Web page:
It started on April 5th, 2011, when Ecuador expelled the U.S. Ambassador and professional diplomat, Heather Hodges. Her sin? Sending a July 2009 cable from the U.S. Embassy in Quito to the U.S. State Department that recently became public by WikiLeaks. The cable recommended the revocation of the U.S. visa of Jaime Aquilino Hurtado, Ecuador’s national police chief. The grounds for this recommendation, said the cable, were multiple reports of his alleged illegal activities, including his possible involvement in schemes to extort bribes from a taxi union, steal public funds and ease trafficking of undocumented Chinese immigrants. The cable also noted that “some [U.S.] Embassy officials believe that [Ecuadorian] President Correa must have been aware of them when he made the appointment” of Mr. Hurtado and that Correa “may have wanted to have . . .[a police] chief whom he could easily manipulate.” Such statements about Correa, said the Ecuadorian government, were “unacceptable, . . . malicious and imprudent.”

Later President Correa said that the leaked cable indicated that the U.S. Embassy has informants in Ecuador’s police and armed forces. “This is espionage,” he said.  Not true, I say. Normal diplomatic practice for the U.S. and all other countries, I assume, is to be informed about the activities of the other country and to talk with various officials in its government. The leaked cable, in my opinion, reflects that normal practice. Note too that in the reports from Ecuador there is no claim that the statements in the cable are untrue.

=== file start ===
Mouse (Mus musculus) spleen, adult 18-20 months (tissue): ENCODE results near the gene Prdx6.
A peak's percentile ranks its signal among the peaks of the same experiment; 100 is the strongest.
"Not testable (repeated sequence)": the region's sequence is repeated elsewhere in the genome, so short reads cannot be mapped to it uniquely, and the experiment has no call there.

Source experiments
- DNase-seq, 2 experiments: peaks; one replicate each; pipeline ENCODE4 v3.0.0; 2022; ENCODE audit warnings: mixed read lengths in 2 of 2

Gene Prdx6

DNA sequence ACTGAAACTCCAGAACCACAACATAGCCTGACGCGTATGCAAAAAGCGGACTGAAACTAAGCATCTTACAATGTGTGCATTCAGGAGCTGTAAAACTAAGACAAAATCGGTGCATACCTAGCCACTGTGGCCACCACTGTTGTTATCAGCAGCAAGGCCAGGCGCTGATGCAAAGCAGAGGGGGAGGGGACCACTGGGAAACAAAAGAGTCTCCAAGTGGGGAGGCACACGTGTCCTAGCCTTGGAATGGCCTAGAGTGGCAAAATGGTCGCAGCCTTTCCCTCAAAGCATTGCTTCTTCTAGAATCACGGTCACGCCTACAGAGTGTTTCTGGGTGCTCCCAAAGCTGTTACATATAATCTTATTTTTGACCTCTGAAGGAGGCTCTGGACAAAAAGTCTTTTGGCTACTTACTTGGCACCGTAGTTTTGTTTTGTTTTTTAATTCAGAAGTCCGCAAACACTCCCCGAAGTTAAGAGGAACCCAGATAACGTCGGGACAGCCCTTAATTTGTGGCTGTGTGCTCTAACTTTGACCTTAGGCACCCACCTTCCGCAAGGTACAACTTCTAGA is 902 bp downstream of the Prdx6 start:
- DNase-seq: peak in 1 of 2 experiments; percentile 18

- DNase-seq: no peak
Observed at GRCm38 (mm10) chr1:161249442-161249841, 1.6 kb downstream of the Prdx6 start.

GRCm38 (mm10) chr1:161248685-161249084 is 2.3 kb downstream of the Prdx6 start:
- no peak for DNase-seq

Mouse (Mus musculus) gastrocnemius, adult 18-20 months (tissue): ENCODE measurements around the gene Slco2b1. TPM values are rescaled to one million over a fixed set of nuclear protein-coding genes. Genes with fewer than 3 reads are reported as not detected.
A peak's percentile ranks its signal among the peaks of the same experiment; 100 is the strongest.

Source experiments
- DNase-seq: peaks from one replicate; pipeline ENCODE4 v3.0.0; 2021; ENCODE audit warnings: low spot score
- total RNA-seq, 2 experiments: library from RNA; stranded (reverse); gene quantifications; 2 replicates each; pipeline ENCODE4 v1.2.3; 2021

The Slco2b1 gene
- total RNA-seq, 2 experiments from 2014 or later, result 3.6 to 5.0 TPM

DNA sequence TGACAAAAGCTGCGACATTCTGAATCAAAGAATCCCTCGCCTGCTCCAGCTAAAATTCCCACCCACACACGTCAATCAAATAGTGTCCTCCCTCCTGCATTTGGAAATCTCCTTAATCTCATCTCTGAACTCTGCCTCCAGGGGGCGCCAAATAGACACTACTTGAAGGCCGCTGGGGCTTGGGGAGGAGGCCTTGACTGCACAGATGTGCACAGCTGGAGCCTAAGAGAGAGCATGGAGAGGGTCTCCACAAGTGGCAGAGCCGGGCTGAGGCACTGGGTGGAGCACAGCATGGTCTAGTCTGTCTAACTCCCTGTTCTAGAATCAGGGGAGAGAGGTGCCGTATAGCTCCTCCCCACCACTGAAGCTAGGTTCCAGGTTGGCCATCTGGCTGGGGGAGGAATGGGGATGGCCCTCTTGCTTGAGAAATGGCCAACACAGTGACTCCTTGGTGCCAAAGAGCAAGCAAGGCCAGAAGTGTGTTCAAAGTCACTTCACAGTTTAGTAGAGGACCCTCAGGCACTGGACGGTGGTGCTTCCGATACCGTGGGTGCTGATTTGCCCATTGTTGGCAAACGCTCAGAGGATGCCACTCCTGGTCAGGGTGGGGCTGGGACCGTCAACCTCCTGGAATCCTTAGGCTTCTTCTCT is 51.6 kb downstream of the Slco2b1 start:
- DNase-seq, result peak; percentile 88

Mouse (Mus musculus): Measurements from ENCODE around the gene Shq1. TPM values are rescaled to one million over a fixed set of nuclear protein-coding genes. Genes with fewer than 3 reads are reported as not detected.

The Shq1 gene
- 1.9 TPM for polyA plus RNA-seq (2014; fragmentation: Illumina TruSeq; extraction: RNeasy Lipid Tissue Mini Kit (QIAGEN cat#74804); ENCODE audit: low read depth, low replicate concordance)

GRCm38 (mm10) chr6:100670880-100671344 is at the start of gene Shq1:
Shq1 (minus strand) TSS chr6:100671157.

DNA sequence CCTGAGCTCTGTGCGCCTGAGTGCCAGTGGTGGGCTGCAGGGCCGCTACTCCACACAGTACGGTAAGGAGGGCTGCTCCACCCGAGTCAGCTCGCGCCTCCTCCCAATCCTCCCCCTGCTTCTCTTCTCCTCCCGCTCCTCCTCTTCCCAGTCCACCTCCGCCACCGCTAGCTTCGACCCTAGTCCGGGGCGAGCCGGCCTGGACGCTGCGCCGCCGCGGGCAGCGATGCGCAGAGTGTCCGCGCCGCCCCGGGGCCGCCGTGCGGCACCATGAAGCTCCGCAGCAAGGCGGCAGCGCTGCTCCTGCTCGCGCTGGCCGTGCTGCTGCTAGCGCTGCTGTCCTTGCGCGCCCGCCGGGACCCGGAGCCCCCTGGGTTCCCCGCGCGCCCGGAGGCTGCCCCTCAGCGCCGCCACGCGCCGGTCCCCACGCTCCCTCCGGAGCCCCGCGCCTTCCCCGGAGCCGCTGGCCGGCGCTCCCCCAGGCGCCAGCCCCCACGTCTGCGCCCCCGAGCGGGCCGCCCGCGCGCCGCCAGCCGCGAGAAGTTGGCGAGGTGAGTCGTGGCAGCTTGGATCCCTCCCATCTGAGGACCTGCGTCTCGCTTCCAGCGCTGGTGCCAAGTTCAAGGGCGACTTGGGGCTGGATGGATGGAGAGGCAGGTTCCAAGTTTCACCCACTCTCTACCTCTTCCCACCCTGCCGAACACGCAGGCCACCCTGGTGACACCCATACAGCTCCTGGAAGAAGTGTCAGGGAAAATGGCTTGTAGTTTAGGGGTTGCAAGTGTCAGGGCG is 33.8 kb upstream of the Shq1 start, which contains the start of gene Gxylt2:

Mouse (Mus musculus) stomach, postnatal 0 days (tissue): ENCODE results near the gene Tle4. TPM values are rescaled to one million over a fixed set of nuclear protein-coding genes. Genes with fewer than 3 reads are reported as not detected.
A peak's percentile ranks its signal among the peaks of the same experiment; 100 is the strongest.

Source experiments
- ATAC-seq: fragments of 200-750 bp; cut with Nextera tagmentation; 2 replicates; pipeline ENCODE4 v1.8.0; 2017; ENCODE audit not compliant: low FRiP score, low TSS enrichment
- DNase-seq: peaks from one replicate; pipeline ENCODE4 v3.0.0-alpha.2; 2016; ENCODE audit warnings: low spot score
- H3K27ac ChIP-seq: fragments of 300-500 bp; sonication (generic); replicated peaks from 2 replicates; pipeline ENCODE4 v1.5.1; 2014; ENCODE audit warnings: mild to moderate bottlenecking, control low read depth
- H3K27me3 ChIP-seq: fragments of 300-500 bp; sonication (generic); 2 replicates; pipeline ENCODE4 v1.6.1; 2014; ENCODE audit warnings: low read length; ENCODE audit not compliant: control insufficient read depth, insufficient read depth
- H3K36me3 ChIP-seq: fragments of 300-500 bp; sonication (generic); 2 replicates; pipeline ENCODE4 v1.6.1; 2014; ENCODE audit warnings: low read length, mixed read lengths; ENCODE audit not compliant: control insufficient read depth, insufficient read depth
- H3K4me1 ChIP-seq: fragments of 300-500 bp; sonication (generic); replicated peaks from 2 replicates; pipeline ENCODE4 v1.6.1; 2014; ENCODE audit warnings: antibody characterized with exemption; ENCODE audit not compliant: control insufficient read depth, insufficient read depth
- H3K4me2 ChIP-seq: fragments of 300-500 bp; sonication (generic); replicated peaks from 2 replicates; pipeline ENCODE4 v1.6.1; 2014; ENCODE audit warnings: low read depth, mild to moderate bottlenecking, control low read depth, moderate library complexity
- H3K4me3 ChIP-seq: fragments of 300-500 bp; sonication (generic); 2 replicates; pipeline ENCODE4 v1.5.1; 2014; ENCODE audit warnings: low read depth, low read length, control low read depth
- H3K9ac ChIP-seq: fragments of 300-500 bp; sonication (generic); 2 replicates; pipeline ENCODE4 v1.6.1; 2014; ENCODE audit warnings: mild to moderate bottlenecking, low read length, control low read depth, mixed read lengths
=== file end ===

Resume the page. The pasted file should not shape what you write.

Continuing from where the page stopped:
Two days after Ecuador had declared the U.S. Ambassador persona non grata, the U.S. did the same with respect to the Ecuadorian Ambassador to the U.S., Luis Gallegos, who also is a professional diplomat.  The only stated ground was to protest what the U.S. saw as the unjustified Ecuadorian expulsion of the U.S. Ambassador.

This U.S. expulsion Of Mr. Gallegos was totally unjustified, in my opinion. Ambassador Gallegos has an impressive record of service to his country and the world community. He chaired the U.N.’s Ad Hoc Committee on a Comprehensive and Integral International Convention on the Rights of Persons with Disabilities, granting recognition to the struggles and rights of the more than 650 million people with disabilities. In addition to degrees from the Central University of Ecuador, he holds a M.A. degree as a Humphrey Fellow Scholar from the Fletcher School of Law and Diplomacy-Harvard University. An U.S. NGO regarding Latin America said that Ambassador Gallegos capably performed his duties as Ambassador to the U.S. with “a lowered voice, an incisive mind, and an abiding sense of humor, which he needed.”

I recently heard Ambassador Gallegos speak at a meeting in Minneapolis honoring Silvia Ontaneda as the new Consulate General of Ecuador for Minnesota. By his remarks and manner anyone could tell the Ambassador was a wonderful man and honorable diplomat. He indeed exhibited a calm manner, incisive mind and sense of humor.

I hope that this spat will not interfere with improving commercial and other relations between the two countries.

Former U.N. High Commissioner for Human Rights Supports U.N. Security Council on Libya

Mary Robinson, the former U.N. High Commissioner for Human Rights (1997-2002), this week expressed her support of the recent U.N. Security Council’s actions on Libya.[1]